Understanding The Clauses Of ISO 9001:2015 (Clause 7.1 – 7.4 Support)

There are six (6) implementable clauses within ISO 9001:2015 Quality Management System Standard.

Within this series of posts over the next six weeks we will discuss the requirements to all six clauses and the correct interpretation thereof.


7.0 Support

7.1 Resources

There requirements in Clause 7.1 are comparable to ISO 9001:2008 Clause 6.0 – Resource Management, Clause 6.1 – Provision of Resources, Clause 6.3 – Infrastructure and Clause 6.4 – Work Environment.

7.1.1 General

You should seek and record evidence conforming that your organization has considered the need for external resources in addition to the need for internal resources. Most organizations determine resource requirements during management review meetings; you should review the management review minutes for evidence of resource allocation.

7.1.2 People

You should seek and record evidence to confirm that your organization has provided the staff necessary for the effective implementation of the QMS and for the operation and control of its processes.

7.1.3 Infrastructure

You should seek and record evidence to confirm that your organization has provided the infrastructure necessary for the effective implementation of the QMS and for the operation and control of its processes.

7.1.4 Environment for the operation of processes

You should seek and record evidence to confirm that your organization has identified, provided and maintained the infrastructure necessary for achieving product conformance.

7.1.5 Monitoring and Measuring

This requirement is comparable to ISO 9001:2008 Clause 7.6 – Control of Monitoring and Measuring Equipment. You should seek and record evidence to confirm that where measurement traceability is a requirement that instruments used for measurement are subject to the following controls:

1. Devices are calibrated at intervals or prior to use, based on recognized standards;

2. Devices are adjusted as necessary in accordance with manufacturer’s instructions;

3. Devices are identified to enable calibration status to be determined;

4. Devices are safeguarded from adjustment, which may invalidate results;

5. Devices are protected from damage during handling, maintenance or storage;

6. The validity of results from a non-confirming device are re-checked with a conforming device;

7. Devices are calibrated by external providers certified to ISO 17025;

8. Records of calibration and verification are maintained;

9. Computer software which is used for monitoring/measuring is validated prior to initial use;

10. Computer software used for monitoring and measuring is re-validated where necessary;

If measurement traceability is not required, verify that those monitoring and measuring resources used by your organization are suitable. You should ensure that documented information is maintained in order to demonstrate suitability of monitoring and measuring equipment.

7.1.6 Organizational Knowledge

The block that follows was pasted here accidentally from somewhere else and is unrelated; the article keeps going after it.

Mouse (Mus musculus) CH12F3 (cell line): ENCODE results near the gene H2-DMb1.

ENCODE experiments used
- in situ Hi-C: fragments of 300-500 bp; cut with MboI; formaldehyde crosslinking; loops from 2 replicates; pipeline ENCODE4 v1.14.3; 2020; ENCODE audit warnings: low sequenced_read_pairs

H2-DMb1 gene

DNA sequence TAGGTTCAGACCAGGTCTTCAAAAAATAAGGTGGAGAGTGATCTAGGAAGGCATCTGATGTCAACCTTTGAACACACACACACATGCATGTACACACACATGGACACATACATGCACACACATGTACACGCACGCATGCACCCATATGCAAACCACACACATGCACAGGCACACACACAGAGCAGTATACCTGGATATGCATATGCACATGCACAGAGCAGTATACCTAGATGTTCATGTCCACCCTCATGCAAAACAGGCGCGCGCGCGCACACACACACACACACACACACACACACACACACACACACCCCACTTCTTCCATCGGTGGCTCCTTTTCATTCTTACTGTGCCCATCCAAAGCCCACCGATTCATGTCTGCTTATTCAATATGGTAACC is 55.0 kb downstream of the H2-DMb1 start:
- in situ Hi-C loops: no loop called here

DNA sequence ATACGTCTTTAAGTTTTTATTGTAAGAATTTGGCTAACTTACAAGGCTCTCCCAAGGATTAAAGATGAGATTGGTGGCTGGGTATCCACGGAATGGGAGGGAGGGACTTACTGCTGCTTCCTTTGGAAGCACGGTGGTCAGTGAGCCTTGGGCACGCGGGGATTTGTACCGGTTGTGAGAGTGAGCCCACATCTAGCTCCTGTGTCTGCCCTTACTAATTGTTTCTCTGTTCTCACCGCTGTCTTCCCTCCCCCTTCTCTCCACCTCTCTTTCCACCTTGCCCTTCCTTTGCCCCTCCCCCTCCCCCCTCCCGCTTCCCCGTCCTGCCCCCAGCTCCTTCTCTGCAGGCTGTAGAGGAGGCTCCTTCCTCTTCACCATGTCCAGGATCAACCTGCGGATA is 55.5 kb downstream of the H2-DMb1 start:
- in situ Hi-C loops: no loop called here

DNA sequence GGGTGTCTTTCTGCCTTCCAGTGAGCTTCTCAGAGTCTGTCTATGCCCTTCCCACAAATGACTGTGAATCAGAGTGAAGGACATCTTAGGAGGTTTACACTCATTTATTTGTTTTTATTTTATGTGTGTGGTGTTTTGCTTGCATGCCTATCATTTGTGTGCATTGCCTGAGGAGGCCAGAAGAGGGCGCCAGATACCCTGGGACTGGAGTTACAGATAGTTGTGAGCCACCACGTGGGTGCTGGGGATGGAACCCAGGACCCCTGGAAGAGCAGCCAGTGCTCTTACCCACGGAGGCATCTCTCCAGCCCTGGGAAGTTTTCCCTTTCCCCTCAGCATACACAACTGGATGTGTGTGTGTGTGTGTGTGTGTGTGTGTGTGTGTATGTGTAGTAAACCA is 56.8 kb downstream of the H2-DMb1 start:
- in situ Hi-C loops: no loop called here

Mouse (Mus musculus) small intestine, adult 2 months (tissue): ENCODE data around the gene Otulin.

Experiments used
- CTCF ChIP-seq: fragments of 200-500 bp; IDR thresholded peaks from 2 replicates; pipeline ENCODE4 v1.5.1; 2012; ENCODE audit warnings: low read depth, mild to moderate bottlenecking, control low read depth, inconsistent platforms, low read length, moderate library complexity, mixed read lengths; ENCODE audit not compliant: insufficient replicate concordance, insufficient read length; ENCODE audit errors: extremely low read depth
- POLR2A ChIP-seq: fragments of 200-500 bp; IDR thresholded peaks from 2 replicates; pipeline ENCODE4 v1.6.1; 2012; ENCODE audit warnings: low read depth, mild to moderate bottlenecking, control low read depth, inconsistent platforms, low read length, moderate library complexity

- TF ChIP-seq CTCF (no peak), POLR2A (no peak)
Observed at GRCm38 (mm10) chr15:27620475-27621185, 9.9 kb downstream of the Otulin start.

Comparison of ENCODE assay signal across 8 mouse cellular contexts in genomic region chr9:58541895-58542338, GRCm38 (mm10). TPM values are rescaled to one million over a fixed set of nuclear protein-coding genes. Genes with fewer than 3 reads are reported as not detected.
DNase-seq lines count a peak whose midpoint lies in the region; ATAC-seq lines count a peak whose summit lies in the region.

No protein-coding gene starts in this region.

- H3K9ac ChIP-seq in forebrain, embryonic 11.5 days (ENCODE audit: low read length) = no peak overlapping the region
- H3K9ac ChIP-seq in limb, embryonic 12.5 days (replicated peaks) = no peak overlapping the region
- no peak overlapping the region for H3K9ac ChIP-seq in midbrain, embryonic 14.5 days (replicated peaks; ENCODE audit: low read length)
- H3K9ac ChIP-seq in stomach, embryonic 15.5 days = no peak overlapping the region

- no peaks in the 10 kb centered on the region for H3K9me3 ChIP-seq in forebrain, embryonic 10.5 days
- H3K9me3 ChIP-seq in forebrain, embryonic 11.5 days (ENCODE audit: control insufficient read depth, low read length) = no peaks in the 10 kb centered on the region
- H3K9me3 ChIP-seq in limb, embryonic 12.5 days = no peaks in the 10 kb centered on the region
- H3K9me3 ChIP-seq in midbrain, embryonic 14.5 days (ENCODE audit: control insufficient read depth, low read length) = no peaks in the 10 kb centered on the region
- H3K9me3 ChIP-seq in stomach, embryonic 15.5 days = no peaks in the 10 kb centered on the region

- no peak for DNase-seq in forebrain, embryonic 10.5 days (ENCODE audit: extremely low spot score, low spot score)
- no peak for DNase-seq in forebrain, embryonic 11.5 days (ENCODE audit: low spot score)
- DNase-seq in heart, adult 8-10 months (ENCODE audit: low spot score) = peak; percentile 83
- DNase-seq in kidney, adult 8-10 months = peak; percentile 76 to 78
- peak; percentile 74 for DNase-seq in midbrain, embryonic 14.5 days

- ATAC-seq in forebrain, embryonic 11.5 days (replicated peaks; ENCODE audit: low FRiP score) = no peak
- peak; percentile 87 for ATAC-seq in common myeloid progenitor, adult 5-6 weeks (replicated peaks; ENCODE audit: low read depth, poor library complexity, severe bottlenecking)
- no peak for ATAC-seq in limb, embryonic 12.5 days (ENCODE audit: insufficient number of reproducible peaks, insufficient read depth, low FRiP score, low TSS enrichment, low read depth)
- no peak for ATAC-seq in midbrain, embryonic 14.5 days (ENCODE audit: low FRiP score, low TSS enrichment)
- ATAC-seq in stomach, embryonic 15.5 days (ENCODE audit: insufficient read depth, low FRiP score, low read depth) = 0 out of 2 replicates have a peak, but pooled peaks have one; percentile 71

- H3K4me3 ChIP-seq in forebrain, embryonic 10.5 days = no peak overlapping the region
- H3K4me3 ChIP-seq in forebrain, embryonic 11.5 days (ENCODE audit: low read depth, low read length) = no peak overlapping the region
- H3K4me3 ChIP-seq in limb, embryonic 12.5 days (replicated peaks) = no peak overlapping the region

‘Organizational Knowledge’ is a new requirement. You should seek and record evidence that your organization has taken steps to identify the internal and external knowledge necessary to ensure the continued product conformity.

Check that organizational knowledge is communicated as necessary and that it is maintained and retained in accordance with Clause 7.5. Check that organizational knowledge is reviewed before changes to QMS are made in when responding to change.

Sources of internal knowledge often include the organization’s intellectual property; knowledge gained from experience; lessons learned from failures and successes; capturing and sharing undocumented knowledge and experience; the results of improvements in processes, products and services. Sources of external knowledge often include other ISO standards; research papers; conferences; or knowledge gathered from customers or external parties.

You should seek to evidence to confirm how your organization has determined and made available the knowledge needed to keep up to date with changing situations and knowledge related to new products and services. You determine whether your organization has considered internal and external sources, such as:

1. Lesson learnt from non-conformities and corrective actions, near miss situations and successes;

2. Gathering knowledge from customers, suppliers and partners;

3. Capturing knowledge that exists within the organization, e.g. through mentoring, succession planning;

4. Benchmarking against competitors;

5. Sharing organizational knowledge with relevant interested parties to ensure sustainability of the organization;

6. Updating the necessary organizational knowledge based on the results of improvement;

7. Knowledge from conferences, attending trade fairs, networking seminars, or other external events.

7.2 Competence

This requirement is comparable to ISO 9001:2008 Clause 6.2.1 – Human Resources and Clause 6.2.2 – Competence, training and awareness but additionally, you should check whether your organization takes action to address competency issues whilst checking that they were effective.